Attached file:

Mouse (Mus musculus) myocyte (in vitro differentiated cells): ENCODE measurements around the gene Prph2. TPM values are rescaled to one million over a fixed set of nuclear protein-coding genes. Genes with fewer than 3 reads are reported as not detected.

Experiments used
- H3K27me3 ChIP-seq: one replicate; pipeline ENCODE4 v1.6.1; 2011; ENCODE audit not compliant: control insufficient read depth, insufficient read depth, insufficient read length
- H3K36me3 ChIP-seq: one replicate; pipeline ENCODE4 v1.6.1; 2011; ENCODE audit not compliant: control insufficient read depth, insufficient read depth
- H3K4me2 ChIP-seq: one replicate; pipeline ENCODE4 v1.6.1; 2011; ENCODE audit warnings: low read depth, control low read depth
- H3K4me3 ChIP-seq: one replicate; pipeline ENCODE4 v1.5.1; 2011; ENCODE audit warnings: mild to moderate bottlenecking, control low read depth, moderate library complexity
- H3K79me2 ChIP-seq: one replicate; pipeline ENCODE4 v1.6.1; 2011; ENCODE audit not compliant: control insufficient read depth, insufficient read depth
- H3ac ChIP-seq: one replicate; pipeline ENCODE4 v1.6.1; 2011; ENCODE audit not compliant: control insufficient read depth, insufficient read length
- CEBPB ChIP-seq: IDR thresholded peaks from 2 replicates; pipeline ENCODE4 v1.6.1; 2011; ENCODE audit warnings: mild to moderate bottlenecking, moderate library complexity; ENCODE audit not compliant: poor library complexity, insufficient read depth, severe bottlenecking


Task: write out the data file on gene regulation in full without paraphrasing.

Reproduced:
Mouse (Mus musculus) myocyte (in vitro differentiated cells): ENCODE measurements around the gene Prph2. TPM values are rescaled to one million over a fixed set of nuclear protein-coding genes. Genes with fewer than 3 reads are reported as not detected.

Experiments used
- H3K27me3 ChIP-seq: one replicate; pipeline ENCODE4 v1.6.1; 2011; ENCODE audit not compliant: control insufficient read depth, insufficient read depth, insufficient read length
- H3K36me3 ChIP-seq: one replicate; pipeline ENCODE4 v1.6.1; 2011; ENCODE audit not compliant: control insufficient read depth, insufficient read depth
- H3K4me2 ChIP-seq: one replicate; pipeline ENCODE4 v1.6.1; 2011; ENCODE audit warnings: low read depth, control low read depth
- H3K4me3 ChIP-seq: one replicate; pipeline ENCODE4 v1.5.1; 2011; ENCODE audit warnings: mild to moderate bottlenecking, control low read depth, moderate library complexity
- H3K79me2 ChIP-seq: one replicate; pipeline ENCODE4 v1.6.1; 2011; ENCODE audit not compliant: control insufficient read depth, insufficient read depth
- H3ac ChIP-seq: one replicate; pipeline ENCODE4 v1.6.1; 2011; ENCODE audit not compliant: control insufficient read depth, insufficient read length
- CEBPB ChIP-seq: IDR thresholded peaks from 2 replicates; pipeline ENCODE4 v1.6.1; 2011; ENCODE audit warnings: mild to moderate bottlenecking, moderate library complexity; ENCODE audit not compliant: poor library complexity, insufficient read depth, severe bottlenecking